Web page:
Over 70% of Sub-Saharan Africans work in agriculture, but the sector is faced with challenges such as a heavy reliance on rain, and outdated farming technologies. But two Kenyan university students have a new idea: what if they could build greenhouses to protect crops, and irrigate only when needed using SMS?
Tractors are too expensive for small-holder farmers in India and draft animals are becoming increasingly difficult to feed in drought-prone areas. A farmer in the Indian state of Gujarat has come up with an innovative solution.
India is the world leader in milk production, producing about 91 million tonnes of milk per year. However, Indian milk producers are not realizing their full production potential because they cannot provide adequate nutrition for their cattle. Now, an engineer has created a low-cost feed to help them increase their productivity and their incomes.
Developed by Jack Ng, Sky Greens is the world’s first low carbon, hydraulic-driven vertical farm. With large and dense urban centers increasingly distanced from their sources of food, this may be the future of produce.
Wild bees and managed honeybee populations are decreasing at alarming rates. ByBi is creating the first ever “bee highway” throughout Norway’s capital. The project seeks to offer bees a bee friendly route through the city. It will feature bee feeding and nesting stations.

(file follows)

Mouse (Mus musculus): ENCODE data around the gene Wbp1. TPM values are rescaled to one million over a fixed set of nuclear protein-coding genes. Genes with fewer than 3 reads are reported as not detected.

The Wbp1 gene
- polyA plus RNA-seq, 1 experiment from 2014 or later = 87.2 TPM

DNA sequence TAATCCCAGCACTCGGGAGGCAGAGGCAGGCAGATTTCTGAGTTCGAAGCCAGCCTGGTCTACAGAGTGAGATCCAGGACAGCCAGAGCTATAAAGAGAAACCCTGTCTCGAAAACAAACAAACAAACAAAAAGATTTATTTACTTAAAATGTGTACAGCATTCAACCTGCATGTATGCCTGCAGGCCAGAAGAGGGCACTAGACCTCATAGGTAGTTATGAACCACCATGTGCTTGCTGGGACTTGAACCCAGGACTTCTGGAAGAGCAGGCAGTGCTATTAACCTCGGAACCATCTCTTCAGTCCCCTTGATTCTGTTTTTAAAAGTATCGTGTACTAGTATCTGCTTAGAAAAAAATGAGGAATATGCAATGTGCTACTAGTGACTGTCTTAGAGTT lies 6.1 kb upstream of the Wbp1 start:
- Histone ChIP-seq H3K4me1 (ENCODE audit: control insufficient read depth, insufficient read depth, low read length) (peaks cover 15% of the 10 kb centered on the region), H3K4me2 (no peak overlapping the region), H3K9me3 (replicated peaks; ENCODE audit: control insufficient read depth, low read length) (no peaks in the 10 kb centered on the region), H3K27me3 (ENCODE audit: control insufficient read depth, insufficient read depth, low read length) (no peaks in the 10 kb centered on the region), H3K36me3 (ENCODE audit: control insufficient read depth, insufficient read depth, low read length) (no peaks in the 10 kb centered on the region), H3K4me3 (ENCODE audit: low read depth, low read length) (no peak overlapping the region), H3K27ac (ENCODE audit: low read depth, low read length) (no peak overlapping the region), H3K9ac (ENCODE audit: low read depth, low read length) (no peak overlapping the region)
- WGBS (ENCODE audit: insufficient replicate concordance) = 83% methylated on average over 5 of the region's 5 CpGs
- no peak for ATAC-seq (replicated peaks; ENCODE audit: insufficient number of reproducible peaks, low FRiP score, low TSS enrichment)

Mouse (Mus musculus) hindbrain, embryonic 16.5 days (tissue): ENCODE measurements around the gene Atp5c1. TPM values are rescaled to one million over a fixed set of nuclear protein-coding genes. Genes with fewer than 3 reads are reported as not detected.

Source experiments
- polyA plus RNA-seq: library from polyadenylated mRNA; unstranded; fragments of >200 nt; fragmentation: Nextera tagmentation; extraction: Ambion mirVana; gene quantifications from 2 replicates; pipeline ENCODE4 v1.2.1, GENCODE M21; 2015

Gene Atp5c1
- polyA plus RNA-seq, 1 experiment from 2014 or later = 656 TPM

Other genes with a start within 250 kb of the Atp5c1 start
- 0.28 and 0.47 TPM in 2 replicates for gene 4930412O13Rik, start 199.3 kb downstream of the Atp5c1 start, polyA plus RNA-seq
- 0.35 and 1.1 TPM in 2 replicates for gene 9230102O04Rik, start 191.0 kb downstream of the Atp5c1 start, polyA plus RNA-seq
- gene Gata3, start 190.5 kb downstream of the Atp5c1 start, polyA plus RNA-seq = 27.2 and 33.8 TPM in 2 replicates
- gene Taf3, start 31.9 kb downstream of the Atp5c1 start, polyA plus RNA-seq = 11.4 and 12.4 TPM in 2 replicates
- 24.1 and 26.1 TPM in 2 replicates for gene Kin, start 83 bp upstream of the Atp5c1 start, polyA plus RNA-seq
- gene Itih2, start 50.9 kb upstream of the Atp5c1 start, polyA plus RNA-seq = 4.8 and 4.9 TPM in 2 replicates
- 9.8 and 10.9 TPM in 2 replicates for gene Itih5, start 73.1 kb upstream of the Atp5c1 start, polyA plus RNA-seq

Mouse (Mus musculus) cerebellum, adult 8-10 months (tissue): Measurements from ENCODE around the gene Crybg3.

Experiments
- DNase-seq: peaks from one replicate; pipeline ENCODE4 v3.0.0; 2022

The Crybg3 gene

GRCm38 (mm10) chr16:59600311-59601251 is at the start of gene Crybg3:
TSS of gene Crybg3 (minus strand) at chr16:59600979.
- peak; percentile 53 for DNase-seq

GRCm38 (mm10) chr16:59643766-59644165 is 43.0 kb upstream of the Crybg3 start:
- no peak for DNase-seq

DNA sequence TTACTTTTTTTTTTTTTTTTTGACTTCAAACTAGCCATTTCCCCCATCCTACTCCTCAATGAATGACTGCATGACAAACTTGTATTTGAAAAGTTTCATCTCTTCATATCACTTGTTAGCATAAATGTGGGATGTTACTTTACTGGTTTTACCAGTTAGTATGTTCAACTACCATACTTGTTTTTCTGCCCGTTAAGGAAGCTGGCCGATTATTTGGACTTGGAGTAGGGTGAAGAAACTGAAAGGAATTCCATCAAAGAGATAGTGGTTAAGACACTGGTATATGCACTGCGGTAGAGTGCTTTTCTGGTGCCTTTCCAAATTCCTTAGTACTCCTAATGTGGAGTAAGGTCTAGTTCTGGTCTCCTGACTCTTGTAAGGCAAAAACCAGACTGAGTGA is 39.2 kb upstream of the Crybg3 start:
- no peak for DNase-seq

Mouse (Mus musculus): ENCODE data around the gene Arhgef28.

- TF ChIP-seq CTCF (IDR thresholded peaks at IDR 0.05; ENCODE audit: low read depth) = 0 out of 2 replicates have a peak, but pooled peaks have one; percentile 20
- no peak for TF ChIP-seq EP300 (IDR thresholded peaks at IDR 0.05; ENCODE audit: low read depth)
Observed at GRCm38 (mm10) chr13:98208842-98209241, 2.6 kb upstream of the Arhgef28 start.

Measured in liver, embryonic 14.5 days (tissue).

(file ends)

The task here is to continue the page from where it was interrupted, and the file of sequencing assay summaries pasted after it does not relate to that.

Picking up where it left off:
The Green and Gold Community Garden initiative is a creative revamping of the community garden model. It tackles issues of food sovereignty, human rights, HIV/ AIDS and trauma counseling, and gender equality through its meaningful partnership with the Tubahumurize Association in Rwanda.
Potato Park, located in the Cusco region of Peru, is one of the world’s few biological reserves operated by local indigenous populations. It proves that, with the aid of science, mixing old knowledge with new technology can be a successful recipe for protecting crops against climate change.
Indian start-up Science for Society has developed a solar conduction dryer that aims to reduce costs associated with food-processing. While conventional dryers rely on electricity to dehydrate various crops and marine products, this innovation operates sans electricity, thereby increasing efficiency and reducing costs for farmers. The innovation is aimed at increasing incomes for small-hold farmers in India and, ultimately, across the global South.
What would it take to revitalize depleted soil in an area the size of Nebraska while also economically empowering low-income populations and women? Governments often turn to investment in chemicals and infrastructure as the obvious approach. But at the grassroots level in Karnataka, India, it’s all being accomplished with worms, women, a few low-cost tablets and cartloads of manure.